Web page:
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So Many Hats-Part Two: the Felting Process

Guest post by Anna Goodling. 

Felted Hats
So Many Hats

Yes, we did it again. Yesterday my wonderful and distracting-in-the-best-way Mother and I returned to the fiber studio to felt, when I should have been reading Rene Girard and preparing for summer research back on campus (which starts in little over one week! Eep!). We experimented a bit more boldly this time, creating our own patterns instead of copying those out of a book, which were proven to work. And though our hats may not have turned out exactly how we originally envisioned them, they ended up being rather more exciting than we anticipated. Aren’t they wonderful?

As I mentioned in my previous post, I’ve never really successfully made a hat before. I blame it entirely on the method. My previous attempts at hat-felting have all been done by wrapping wool around a small beach ball. The majority of the felting is done with the ball inside the cocoon of wool. One cuts a slit in the wool once the felt is firm, pulls the ball out, and finishes the hat that way, shaping it to the style and fit preferred. However, as you can probably imagine, it is incredibly difficult to wrap an even layer of wool around a slippery beach ball. Gravity takes over, and, well, there are always holes.

Felting with a Resist
After a little math, we cut templates out of plastic which we felt around. We weigh the wool and divide it so that each side of the hat has equal amounts of wool.

This week my mother and I ditched the 3-D form, and used a flat resist instead. With this method, one cuts a pattern, or resist, out of plastic or some other reasonably stiff, water-proof material. The size of this is dependent on the circumference of one’s head, the shrinkage percentage of the type of wool one is using, and some reasonably accurate mental math. The shape of the resist is dependent on the type of hat one wants. For both my hats, I used a bell-shaped resist, though I modified the bottom edge to widen out more for this second hat, since I wanted more of a brim.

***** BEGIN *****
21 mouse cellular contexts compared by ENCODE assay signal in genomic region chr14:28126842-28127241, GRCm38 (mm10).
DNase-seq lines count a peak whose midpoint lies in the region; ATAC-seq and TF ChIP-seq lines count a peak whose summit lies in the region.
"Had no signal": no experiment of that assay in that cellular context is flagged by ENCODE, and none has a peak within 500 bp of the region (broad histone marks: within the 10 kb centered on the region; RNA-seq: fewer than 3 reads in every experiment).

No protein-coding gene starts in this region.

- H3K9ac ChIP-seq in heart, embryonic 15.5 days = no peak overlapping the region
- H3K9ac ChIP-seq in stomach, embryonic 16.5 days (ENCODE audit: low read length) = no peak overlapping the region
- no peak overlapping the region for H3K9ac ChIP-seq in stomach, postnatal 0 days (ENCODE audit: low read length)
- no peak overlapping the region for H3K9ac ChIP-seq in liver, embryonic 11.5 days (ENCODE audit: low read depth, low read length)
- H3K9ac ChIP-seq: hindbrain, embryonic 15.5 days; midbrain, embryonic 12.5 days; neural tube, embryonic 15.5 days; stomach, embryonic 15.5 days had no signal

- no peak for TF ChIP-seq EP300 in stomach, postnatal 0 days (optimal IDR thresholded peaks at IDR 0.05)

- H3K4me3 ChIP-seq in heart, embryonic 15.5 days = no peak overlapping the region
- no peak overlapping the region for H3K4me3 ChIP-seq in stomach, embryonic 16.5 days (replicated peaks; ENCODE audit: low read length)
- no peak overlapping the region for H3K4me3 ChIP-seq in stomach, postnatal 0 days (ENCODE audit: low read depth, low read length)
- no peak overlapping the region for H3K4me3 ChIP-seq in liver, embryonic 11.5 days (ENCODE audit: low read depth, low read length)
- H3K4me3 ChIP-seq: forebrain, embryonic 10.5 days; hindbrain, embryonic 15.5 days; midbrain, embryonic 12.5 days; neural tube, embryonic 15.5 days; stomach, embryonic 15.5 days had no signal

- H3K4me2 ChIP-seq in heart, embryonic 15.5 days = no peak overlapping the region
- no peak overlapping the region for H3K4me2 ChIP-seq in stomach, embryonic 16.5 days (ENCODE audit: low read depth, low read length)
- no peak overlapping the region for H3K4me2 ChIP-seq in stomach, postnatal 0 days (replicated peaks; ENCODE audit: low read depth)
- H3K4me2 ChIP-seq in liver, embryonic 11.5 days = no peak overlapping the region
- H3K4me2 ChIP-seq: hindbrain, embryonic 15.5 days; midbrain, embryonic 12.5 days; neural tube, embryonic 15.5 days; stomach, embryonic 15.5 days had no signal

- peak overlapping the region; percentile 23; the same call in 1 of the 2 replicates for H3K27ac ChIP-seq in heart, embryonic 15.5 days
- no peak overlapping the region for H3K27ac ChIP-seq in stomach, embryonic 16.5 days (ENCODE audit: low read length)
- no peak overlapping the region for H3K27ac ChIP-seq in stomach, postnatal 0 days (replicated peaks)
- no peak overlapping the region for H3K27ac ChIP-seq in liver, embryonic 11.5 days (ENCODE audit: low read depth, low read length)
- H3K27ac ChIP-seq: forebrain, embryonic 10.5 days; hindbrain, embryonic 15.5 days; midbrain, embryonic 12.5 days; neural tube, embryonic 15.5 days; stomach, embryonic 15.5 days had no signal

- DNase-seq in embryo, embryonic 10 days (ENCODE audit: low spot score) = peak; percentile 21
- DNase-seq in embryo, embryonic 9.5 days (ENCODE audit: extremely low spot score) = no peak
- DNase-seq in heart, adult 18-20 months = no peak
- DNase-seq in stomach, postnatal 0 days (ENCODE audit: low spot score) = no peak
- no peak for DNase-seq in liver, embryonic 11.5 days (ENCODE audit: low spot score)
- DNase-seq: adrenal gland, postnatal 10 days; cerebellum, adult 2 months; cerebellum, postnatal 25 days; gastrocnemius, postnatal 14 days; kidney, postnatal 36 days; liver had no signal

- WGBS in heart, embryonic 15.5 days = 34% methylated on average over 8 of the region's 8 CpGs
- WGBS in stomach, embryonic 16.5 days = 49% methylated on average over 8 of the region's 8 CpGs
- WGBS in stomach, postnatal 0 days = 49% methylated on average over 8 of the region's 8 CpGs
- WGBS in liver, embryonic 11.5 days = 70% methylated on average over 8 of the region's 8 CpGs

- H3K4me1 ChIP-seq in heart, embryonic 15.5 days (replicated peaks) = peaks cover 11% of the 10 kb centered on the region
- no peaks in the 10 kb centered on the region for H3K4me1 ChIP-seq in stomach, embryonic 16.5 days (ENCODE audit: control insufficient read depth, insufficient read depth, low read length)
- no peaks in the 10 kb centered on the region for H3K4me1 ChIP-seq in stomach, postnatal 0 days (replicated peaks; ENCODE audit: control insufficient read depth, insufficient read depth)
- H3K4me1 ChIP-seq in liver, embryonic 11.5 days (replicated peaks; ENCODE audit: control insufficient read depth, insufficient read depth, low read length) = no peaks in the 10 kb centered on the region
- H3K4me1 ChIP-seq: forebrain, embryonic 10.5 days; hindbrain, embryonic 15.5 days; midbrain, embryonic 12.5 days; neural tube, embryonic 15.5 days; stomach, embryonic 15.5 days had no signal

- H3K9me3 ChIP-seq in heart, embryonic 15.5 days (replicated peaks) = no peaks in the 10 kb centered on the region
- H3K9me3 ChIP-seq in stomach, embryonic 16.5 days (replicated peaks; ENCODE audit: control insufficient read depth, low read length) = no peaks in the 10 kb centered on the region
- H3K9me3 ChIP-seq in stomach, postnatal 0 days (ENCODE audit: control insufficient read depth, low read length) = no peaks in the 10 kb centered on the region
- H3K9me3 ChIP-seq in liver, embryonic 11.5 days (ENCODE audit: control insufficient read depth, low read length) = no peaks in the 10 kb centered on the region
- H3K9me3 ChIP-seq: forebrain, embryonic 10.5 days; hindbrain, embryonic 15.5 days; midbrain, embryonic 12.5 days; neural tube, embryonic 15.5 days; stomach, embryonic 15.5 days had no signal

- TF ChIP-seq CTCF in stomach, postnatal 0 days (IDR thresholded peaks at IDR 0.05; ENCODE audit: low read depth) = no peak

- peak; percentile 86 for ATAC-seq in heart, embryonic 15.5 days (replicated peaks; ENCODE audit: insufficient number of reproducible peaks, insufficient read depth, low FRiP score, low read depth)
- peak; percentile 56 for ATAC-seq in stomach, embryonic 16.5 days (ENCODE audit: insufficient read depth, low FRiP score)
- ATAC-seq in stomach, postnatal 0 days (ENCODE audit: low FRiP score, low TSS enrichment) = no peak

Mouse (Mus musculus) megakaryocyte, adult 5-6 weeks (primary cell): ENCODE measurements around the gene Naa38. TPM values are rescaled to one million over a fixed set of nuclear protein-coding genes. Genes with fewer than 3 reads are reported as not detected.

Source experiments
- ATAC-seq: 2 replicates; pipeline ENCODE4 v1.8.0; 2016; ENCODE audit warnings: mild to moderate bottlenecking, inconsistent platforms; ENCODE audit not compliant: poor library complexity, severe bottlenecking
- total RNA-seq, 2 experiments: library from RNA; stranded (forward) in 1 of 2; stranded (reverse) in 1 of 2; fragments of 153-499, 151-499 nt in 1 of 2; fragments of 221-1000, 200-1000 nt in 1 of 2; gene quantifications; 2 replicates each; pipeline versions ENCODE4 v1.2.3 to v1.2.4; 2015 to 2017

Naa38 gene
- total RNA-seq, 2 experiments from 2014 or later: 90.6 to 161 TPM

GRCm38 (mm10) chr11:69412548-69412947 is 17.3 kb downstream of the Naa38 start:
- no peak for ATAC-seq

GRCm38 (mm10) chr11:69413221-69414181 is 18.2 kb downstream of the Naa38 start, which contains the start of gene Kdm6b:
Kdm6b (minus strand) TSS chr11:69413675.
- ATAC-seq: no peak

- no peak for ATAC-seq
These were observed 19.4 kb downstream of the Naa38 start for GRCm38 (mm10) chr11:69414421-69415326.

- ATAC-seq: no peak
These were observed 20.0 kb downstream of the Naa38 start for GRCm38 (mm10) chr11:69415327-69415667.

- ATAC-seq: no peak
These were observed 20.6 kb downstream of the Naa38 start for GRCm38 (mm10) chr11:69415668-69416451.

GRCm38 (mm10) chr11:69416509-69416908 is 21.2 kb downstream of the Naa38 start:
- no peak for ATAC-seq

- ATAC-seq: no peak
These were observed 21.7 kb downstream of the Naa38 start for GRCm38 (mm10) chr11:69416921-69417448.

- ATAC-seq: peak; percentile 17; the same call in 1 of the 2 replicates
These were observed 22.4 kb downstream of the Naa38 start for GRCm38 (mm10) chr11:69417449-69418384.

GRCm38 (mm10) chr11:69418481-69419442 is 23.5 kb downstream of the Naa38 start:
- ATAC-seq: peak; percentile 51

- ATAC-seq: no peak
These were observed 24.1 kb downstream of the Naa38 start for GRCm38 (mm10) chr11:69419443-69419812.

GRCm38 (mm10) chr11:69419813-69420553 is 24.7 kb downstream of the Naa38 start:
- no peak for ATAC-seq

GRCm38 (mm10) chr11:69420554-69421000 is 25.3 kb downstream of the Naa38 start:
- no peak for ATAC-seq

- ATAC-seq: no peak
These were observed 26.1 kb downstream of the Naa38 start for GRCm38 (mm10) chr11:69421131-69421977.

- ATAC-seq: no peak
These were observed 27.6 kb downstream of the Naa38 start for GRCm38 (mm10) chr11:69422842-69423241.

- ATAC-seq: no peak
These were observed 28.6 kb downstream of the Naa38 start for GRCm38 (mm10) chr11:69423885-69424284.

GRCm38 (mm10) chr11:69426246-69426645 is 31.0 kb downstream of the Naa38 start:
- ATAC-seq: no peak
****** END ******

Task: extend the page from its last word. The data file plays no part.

The felting process
The Felting Process-Rub, Roll, and Rumple.

Once the resist is measured and cut out, one lays their wool out over it, covers it with a piece of synthetic gauze to hold the fibers down (old curtains work well), wets it, carefully turns the whole thing over, and does the same on the reverse side, being careful to fold the edges over so the resist is entirely encased. Then felt away! When the wool is felted enough to stay in one piece, one cuts the bottom open, pulls out the resist, and begins the real fun. Shaping the hat is the best part, in my opinion – it’s so much fun to see a piece of soggy half-fabric turn into something solid and oh-so-awesome under one’s hands.

Felting Hats
The felt version of an awkward-teenager.

There’s always a moment (or two, or three) when I step back and look at my creation and panic–it invariably passes through the felt version of an awkward-teenager phase before it starts looking, you know, like an actual hat that someone could put on their actual head and wear in public without looking like, well, a flower-pot sprite.

But the final product is always worth it. Wouldn’t you agree?

Gotland Wool Felted Hats

Source: So Many Hats-Part Two:the Felting Process|Beyond Horizons

Anna Goodling is a college senior, studying English and Dance at a small liberal arts college in western Michigan. Anna lives with her family at Vermont Grand View Farm when she is not at school. Anna is passionate about both writing and photography. You can find her creative writing and photographic work at her blog, Between Horizons, and browse her Flickr page for a more complete collection of her photography.

Joining in on Nicole’s Keep Calm Craft On.

Other Felting Reads:

So Many Hats (Part One)

Nuno Felted Floral Vest

Needle Felting Soothes the Soul

Felted With Love


One Response

  1. Rose Marie

    I love it! The pics and the mental image of “awkward teenager” & “flower-pot sprite”. I think a felted flower-pot sprite would look great in the garden! 🙂